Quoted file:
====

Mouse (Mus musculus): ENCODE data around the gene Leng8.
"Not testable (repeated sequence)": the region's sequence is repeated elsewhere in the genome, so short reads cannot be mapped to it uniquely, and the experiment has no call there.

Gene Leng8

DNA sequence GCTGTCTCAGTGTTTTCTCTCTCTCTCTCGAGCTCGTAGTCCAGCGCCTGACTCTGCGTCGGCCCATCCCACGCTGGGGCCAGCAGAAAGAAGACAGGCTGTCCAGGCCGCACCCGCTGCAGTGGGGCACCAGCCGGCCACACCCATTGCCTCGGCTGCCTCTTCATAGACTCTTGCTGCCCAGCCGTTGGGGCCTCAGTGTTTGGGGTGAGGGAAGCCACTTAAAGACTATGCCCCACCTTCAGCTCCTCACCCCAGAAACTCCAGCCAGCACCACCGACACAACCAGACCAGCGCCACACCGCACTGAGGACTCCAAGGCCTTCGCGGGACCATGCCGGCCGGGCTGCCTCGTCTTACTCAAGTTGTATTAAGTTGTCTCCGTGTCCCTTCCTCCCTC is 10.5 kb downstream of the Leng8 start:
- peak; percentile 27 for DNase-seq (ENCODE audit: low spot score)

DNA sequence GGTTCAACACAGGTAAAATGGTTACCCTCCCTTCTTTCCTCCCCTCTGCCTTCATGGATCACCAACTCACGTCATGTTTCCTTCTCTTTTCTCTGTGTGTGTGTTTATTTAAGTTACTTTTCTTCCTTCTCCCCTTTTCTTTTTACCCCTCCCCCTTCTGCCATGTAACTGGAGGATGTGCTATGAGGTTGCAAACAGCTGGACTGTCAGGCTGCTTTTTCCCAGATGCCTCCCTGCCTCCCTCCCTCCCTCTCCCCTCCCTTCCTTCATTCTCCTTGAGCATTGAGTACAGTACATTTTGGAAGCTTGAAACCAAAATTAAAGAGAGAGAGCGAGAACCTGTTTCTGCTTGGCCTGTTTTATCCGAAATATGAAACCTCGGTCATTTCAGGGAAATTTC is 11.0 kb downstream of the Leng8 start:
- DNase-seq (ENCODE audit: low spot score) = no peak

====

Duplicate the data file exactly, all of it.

Mouse (Mus musculus): ENCODE data around the gene Leng8.
"Not testable (repeated sequence)": the region's sequence is repeated elsewhere in the genome, so short reads cannot be mapped to it uniquely, and the experiment has no call there.

Gene Leng8

DNA sequence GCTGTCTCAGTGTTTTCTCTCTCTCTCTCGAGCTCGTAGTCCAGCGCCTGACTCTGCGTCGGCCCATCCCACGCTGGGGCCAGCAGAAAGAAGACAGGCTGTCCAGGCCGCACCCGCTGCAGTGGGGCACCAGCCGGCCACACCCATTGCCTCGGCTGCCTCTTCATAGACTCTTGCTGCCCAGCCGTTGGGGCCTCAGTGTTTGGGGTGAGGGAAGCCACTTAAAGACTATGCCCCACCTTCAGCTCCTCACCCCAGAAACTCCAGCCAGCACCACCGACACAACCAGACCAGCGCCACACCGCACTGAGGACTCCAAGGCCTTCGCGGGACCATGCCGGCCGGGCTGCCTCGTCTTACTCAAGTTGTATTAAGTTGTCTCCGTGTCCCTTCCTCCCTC is 10.5 kb downstream of the Leng8 start:
- peak; percentile 27 for DNase-seq (ENCODE audit: low spot score)

DNA sequence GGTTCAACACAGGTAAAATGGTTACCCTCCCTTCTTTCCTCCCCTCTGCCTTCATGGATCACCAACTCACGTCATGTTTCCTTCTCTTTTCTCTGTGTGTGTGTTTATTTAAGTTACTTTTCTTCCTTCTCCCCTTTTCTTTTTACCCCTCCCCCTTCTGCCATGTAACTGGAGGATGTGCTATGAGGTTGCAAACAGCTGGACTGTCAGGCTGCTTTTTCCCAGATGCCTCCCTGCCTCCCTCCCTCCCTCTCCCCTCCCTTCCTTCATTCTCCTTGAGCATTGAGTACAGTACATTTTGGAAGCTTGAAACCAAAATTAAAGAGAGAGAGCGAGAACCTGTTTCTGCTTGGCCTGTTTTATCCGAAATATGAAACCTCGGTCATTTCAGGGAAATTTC is 11.0 kb downstream of the Leng8 start:
- DNase-seq (ENCODE audit: low spot score) = no peak